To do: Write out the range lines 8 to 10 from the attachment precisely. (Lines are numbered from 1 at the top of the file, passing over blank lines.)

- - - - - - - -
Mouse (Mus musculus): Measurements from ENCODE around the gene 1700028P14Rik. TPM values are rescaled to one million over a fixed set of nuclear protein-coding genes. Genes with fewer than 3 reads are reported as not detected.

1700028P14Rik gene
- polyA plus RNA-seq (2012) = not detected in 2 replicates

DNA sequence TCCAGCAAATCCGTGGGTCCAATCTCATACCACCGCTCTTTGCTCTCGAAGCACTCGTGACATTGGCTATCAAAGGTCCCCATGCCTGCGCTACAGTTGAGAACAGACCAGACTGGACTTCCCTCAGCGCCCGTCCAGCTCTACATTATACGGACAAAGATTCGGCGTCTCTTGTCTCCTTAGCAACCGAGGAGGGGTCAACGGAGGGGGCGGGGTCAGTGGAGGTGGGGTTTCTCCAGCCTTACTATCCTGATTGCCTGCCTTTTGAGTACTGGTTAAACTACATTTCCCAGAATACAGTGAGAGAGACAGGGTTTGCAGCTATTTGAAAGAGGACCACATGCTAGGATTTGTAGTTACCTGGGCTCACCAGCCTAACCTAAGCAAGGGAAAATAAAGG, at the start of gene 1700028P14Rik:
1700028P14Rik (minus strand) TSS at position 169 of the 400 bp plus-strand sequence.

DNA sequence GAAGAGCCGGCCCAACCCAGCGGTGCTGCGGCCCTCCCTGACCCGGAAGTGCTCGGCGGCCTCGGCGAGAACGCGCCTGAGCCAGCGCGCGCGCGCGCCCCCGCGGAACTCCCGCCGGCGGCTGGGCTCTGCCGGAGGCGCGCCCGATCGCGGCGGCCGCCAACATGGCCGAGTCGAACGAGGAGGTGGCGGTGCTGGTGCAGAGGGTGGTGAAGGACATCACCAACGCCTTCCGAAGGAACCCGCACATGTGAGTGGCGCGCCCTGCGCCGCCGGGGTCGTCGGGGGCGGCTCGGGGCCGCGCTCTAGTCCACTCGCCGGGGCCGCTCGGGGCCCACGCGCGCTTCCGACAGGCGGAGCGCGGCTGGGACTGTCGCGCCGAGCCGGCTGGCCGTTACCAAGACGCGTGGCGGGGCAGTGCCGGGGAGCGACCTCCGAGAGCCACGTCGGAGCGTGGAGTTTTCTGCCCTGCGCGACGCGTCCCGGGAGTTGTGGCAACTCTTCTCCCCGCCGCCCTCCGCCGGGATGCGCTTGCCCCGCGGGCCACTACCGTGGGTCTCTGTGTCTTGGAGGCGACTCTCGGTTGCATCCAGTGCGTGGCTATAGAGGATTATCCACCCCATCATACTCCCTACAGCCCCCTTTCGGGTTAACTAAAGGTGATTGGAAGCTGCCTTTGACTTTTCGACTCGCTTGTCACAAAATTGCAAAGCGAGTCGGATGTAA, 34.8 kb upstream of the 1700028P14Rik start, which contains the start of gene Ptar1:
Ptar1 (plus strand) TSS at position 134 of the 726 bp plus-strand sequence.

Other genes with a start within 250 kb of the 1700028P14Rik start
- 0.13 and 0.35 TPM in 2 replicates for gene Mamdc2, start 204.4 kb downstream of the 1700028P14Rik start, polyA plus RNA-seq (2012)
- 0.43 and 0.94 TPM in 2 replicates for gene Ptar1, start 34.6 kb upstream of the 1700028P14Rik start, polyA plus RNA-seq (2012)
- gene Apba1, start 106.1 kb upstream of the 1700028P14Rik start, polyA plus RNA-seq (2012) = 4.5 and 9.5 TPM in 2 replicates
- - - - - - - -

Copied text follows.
Other genes with a start within 250 kb of the 1700028P14Rik start
- 0.13 and 0.35 TPM in 2 replicates for gene Mamdc2, start 204.4 kb downstream of the 1700028P14Rik start, polyA plus RNA-seq (2012)
- 0.43 and 0.94 TPM in 2 replicates for gene Ptar1, start 34.6 kb upstream of the 1700028P14Rik start, polyA plus RNA-seq (2012)